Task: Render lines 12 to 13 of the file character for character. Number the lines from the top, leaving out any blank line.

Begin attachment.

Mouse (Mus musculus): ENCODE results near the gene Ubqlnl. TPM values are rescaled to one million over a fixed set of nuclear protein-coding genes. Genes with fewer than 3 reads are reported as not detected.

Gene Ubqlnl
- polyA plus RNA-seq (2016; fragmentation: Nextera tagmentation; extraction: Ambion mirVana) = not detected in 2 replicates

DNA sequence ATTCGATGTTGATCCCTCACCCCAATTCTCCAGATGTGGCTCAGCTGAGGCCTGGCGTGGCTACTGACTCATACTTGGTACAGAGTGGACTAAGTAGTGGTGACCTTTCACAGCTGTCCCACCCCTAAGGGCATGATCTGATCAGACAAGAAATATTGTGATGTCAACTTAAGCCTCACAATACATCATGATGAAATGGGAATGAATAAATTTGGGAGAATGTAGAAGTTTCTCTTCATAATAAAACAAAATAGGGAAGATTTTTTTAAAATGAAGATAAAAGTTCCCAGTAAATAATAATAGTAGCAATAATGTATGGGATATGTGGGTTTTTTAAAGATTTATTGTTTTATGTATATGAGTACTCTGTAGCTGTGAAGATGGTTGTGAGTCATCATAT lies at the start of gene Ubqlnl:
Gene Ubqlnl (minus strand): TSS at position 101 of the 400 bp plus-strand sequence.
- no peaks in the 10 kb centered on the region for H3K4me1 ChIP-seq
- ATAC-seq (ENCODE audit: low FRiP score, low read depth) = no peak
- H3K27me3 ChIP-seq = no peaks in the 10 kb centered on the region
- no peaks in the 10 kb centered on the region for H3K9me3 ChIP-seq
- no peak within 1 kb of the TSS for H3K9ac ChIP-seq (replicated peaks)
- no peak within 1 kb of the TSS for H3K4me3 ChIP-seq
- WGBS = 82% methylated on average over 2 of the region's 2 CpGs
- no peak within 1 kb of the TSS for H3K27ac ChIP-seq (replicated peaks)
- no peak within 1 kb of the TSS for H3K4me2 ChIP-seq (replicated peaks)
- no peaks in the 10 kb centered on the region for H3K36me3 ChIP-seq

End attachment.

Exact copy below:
- WGBS = 82% methylated on average over 2 of the region's 2 CpGs
- no peak within 1 kb of the TSS for H3K27ac ChIP-seq (replicated peaks)